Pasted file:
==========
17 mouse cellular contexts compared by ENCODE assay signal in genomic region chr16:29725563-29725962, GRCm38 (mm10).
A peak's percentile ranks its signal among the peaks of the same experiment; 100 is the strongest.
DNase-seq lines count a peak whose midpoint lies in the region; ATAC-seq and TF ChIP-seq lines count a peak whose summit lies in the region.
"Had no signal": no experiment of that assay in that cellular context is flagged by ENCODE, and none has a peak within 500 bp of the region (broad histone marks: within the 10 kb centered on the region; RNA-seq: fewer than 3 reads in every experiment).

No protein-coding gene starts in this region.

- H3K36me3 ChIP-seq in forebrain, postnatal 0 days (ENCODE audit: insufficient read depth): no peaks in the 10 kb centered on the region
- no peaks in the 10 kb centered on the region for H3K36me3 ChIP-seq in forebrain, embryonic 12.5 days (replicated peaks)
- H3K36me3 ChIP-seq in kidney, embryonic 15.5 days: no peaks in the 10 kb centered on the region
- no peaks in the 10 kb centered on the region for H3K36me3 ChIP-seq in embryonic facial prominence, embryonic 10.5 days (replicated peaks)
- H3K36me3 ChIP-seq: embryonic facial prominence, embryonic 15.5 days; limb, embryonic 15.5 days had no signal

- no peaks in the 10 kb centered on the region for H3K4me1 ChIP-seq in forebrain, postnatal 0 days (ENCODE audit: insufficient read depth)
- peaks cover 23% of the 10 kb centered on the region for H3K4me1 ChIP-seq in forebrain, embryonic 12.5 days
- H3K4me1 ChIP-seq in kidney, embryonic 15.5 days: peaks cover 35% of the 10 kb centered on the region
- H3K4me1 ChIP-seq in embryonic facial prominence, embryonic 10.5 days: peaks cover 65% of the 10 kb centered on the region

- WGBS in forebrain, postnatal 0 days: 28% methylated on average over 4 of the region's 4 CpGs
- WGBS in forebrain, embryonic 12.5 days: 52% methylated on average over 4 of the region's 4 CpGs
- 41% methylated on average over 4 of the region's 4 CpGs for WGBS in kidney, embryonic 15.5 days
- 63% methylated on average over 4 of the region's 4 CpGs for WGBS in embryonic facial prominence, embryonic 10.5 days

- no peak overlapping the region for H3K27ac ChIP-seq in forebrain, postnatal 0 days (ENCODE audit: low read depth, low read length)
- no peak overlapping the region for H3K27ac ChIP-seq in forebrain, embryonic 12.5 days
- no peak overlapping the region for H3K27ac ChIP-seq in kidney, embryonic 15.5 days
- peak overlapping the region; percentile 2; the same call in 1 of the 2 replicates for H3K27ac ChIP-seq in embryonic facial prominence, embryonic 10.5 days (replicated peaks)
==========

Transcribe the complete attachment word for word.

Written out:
17 mouse cellular contexts compared by ENCODE assay signal in genomic region chr16:29725563-29725962, GRCm38 (mm10).
A peak's percentile ranks its signal among the peaks of the same experiment; 100 is the strongest.
DNase-seq lines count a peak whose midpoint lies in the region; ATAC-seq and TF ChIP-seq lines count a peak whose summit lies in the region.
"Had no signal": no experiment of that assay in that cellular context is flagged by ENCODE, and none has a peak within 500 bp of the region (broad histone marks: within the 10 kb centered on the region; RNA-seq: fewer than 3 reads in every experiment).

No protein-coding gene starts in this region.

- H3K36me3 ChIP-seq in forebrain, postnatal 0 days (ENCODE audit: insufficient read depth): no peaks in the 10 kb centered on the region
- no peaks in the 10 kb centered on the region for H3K36me3 ChIP-seq in forebrain, embryonic 12.5 days (replicated peaks)
- H3K36me3 ChIP-seq in kidney, embryonic 15.5 days: no peaks in the 10 kb centered on the region
- no peaks in the 10 kb centered on the region for H3K36me3 ChIP-seq in embryonic facial prominence, embryonic 10.5 days (replicated peaks)
- H3K36me3 ChIP-seq: embryonic facial prominence, embryonic 15.5 days; limb, embryonic 15.5 days had no signal

- no peaks in the 10 kb centered on the region for H3K4me1 ChIP-seq in forebrain, postnatal 0 days (ENCODE audit: insufficient read depth)
- peaks cover 23% of the 10 kb centered on the region for H3K4me1 ChIP-seq in forebrain, embryonic 12.5 days
- H3K4me1 ChIP-seq in kidney, embryonic 15.5 days: peaks cover 35% of the 10 kb centered on the region
- H3K4me1 ChIP-seq in embryonic facial prominence, embryonic 10.5 days: peaks cover 65% of the 10 kb centered on the region

- WGBS in forebrain, postnatal 0 days: 28% methylated on average over 4 of the region's 4 CpGs
- WGBS in forebrain, embryonic 12.5 days: 52% methylated on average over 4 of the region's 4 CpGs
- 41% methylated on average over 4 of the region's 4 CpGs for WGBS in kidney, embryonic 15.5 days
- 63% methylated on average over 4 of the region's 4 CpGs for WGBS in embryonic facial prominence, embryonic 10.5 days

- no peak overlapping the region for H3K27ac ChIP-seq in forebrain, postnatal 0 days (ENCODE audit: low read depth, low read length)
- no peak overlapping the region for H3K27ac ChIP-seq in forebrain, embryonic 12.5 days
- no peak overlapping the region for H3K27ac ChIP-seq in kidney, embryonic 15.5 days
- peak overlapping the region; percentile 2; the same call in 1 of the 2 replicates for H3K27ac ChIP-seq in embryonic facial prominence, embryonic 10.5 days (replicated peaks)